Water Quality

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From the Field: Game Plan for Panama

Thursday, December 6th, 2012

by Kristy Hill, SERC marine invasions technician

Katrina Lohan packs rubber gloves, Ziploc bags and other field essentials for a science expedition. (Kristy Hill)

Katrina and I leave for Panama City in next week, so we’re gathering supplies and mapping out our game plan. We’re stoked to get this project rolling—beautiful surroundings and mandatory snorkeling in the tropics won’t be such bad work!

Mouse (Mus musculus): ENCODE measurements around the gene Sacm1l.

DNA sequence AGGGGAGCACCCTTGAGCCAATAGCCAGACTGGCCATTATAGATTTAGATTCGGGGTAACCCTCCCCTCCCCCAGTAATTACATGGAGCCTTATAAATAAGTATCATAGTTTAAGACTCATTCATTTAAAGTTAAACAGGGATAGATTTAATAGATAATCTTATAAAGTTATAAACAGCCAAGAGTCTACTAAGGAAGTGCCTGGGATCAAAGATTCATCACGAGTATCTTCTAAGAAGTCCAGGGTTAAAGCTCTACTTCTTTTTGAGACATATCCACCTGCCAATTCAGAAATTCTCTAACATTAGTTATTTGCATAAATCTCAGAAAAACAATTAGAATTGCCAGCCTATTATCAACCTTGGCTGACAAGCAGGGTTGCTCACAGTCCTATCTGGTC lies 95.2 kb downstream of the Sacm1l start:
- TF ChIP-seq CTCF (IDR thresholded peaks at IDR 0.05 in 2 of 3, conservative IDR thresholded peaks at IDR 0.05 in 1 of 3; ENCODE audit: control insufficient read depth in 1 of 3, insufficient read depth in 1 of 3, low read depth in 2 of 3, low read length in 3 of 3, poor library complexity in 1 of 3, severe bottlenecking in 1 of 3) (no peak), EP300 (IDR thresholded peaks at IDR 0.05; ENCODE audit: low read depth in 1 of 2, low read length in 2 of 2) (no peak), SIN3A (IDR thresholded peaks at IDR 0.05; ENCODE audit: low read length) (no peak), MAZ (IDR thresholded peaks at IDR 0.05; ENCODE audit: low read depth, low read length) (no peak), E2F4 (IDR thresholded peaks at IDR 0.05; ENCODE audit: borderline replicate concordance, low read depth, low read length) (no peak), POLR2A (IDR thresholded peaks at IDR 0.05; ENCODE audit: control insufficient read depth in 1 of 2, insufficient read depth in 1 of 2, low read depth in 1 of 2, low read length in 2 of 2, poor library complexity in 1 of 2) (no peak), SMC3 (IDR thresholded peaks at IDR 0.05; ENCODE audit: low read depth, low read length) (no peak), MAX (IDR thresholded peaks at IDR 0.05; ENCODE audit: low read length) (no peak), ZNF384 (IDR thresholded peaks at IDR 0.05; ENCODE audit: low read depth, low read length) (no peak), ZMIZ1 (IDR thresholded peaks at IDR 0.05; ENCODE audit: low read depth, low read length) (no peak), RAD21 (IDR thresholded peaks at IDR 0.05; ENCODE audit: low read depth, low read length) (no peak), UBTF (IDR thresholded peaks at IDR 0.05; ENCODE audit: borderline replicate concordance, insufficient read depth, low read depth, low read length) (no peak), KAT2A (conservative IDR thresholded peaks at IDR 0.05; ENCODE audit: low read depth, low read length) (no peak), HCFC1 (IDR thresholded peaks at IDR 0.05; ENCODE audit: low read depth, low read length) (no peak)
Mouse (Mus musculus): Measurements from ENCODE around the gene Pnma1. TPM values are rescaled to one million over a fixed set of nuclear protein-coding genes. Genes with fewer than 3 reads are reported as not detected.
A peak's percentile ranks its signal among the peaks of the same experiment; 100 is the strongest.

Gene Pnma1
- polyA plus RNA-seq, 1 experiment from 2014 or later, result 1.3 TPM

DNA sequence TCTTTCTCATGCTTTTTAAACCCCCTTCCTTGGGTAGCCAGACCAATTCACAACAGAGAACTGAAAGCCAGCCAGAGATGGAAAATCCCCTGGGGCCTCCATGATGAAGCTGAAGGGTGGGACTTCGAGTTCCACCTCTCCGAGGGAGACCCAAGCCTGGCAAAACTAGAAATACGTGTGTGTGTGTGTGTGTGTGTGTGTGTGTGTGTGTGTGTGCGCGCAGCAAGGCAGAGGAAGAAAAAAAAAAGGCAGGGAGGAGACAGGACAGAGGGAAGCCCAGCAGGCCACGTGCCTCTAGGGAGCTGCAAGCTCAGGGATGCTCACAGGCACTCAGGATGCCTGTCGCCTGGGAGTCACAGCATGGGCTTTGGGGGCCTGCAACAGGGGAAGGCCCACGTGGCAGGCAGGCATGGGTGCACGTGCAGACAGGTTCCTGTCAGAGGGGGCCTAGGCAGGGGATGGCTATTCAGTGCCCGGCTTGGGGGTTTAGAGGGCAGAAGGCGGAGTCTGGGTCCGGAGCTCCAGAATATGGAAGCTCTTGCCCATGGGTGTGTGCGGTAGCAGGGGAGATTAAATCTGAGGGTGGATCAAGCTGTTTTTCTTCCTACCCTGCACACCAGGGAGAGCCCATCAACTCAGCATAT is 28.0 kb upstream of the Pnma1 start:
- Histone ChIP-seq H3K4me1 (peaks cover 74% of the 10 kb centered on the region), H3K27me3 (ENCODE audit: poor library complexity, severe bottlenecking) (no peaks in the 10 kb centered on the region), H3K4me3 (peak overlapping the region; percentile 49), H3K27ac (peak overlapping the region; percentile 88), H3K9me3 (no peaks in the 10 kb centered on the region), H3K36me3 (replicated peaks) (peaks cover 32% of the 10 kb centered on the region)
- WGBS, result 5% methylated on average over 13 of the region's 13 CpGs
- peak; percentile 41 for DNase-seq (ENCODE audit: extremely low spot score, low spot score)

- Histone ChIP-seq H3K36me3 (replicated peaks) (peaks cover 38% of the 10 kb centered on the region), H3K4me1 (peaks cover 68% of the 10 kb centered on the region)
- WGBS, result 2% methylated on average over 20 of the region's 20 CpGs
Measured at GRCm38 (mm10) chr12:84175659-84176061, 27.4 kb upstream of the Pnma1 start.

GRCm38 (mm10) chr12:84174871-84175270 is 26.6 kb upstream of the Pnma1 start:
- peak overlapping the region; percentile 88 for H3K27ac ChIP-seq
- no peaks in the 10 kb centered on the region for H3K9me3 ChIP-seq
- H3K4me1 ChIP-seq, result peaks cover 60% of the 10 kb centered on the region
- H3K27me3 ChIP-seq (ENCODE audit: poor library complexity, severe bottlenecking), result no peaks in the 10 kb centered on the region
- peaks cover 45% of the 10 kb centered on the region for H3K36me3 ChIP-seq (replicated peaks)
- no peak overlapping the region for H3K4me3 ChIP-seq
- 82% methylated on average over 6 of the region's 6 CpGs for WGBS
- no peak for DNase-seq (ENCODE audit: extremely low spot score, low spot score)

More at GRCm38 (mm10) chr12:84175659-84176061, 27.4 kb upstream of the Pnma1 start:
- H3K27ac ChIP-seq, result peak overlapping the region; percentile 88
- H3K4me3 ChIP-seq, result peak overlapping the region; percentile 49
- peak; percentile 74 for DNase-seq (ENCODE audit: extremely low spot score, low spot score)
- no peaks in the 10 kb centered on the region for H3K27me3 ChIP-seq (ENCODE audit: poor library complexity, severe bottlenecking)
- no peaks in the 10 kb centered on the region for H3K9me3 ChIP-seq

The critters we’re looking for grow on coral reefs, mangrove roots, sponges, pilings, sea walls and rocks. Our goal is to collect at least 50 to 60 oysters of three or four different species from three sites along the Caribbean coast. At each site, we’ll take water quality measurements such as salinity, temperature and oxygen content. We’ll take additional notes about the oysters’ habitats, such as their distance from the shore, the depth of the water, their proximity to ports or marinas, etc. We want to obtain as much data (or information) as possible so we can better understand the environment where the oysters and their potential parasites live.

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From the Field: Hunting for Parasites

Wednesday, December 5th, 2012

by Katrina Lohan, Smithsonian Environmental Research Center and National Zoo postdoc